One can contend that politics is not social reform, but in a democracy, the leader is the bearer of the burden of reason, so unless you point out the wrong and obviate the right, how will you find which party and which leader to choose?
In all of this, let us be mindful that anger is corrosive to democracy, and not justified. Hence there is a need to call out and point out when anger-inciting politics is exercised by the leaders on both sides of the isle. Politics should never be accepted as an individual’s personal vendetta that can be guarded with sentiment. The regressive views, bigotry and unjust tactics have to be called out even if it ‘hurts someone’s feelings.’
In the pre-Trump era here in the US, and in times pre-Khan in Pakistan, even in largely two-party political systems, there was no apprehension of offending friends, hurting feelings, or bruising egos, as political beliefs were not thought of as something sacred. With this decadence, another pitfall followed; that of such unshakable political beliefs having the ability to be harmful in matters relating to the non-political realm also. An example of this is the issue of vaccination against Covid-19, which should primarily be decided on merits of medical science. However, it is not. There are people who refuse to be vaccinated just because they see their audacious leader Trump, who despite being vaccinated himself, ridicules it in his speeches at rallies, at times tearing his facemask in public and villainously declaring the pandemic as a hoax on others. As a physician practicing in a deep red state, do I stop there and accept this as a ‘political choice’ of my patients? No. I must present to them my view, in the right frame of reference, that of science and substantiated facts. Otherwise, I am guilty of dishonesty to my profession.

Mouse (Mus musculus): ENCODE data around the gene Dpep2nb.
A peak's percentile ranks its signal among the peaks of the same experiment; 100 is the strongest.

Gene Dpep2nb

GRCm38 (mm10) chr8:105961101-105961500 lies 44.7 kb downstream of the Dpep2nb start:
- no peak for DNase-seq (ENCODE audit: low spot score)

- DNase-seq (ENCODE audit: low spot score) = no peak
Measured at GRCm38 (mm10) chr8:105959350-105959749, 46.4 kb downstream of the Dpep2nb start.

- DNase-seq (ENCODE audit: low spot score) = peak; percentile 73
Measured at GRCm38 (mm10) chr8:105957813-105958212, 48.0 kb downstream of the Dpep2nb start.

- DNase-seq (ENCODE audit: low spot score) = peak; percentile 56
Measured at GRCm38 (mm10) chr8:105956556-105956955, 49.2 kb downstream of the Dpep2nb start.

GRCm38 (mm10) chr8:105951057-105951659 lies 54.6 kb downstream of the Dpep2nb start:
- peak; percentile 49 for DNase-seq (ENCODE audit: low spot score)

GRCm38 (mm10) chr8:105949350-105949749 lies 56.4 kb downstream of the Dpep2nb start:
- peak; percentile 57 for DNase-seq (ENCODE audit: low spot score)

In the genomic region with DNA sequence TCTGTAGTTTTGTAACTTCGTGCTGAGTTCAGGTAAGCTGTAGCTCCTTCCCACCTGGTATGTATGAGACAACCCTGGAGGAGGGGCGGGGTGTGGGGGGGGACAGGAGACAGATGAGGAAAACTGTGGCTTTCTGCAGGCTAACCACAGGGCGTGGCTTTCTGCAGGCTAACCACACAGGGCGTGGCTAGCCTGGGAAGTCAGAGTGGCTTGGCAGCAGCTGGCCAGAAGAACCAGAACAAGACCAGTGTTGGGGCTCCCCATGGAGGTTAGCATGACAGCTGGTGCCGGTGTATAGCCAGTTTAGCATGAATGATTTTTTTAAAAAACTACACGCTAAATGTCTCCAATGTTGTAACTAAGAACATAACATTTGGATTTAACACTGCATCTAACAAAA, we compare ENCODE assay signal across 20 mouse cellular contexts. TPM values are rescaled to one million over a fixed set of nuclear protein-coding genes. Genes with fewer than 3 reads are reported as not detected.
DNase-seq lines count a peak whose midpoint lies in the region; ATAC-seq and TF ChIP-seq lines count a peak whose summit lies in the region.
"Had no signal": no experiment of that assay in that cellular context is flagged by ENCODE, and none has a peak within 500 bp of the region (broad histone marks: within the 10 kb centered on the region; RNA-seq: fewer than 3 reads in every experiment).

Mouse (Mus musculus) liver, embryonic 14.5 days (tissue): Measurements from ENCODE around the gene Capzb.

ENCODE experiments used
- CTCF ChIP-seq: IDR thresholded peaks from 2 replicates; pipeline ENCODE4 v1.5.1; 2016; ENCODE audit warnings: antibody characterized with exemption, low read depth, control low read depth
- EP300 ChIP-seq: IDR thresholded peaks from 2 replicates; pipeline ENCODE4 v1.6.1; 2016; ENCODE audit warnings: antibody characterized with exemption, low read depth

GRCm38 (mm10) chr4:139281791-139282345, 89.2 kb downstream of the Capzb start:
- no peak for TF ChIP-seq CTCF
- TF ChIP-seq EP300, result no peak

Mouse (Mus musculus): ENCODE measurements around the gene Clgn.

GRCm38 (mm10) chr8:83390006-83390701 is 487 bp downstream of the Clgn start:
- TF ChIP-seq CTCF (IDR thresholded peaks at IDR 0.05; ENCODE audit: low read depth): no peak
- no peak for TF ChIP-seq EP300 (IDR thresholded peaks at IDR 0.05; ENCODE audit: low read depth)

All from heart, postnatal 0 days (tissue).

I agree with the dynamics of a dialogue and the prerequisites thereof, but then what do I make out of a leader who wants his followers to go and raid the world? Is he inviting dialogue? Is dialogue even a possibility, when the facts presented do not reach the audience because their minds are corrupted? The repetitive lies, the dizzying U-turns, methodically crafted self-serving half-truths all meander dangerously close to dismantling the very pillar of political strength, democracy itself – unless it guarantees him a long, near-permanent dictatorial rule. This has to be resisted.
The onus is on the inviter to abuse and violence, which has to be vehemently opposed with no ifs ands or buts. And those who take nonsense as an opinion and ‘respect’ it may be seen by history as accomplices.
In times when political leaders breach social contracts and insist on inflicting on us a polarising political philosophy which best serves their personal whims, politeness and savior-faire are neither priorities, nor good excuses for inaction.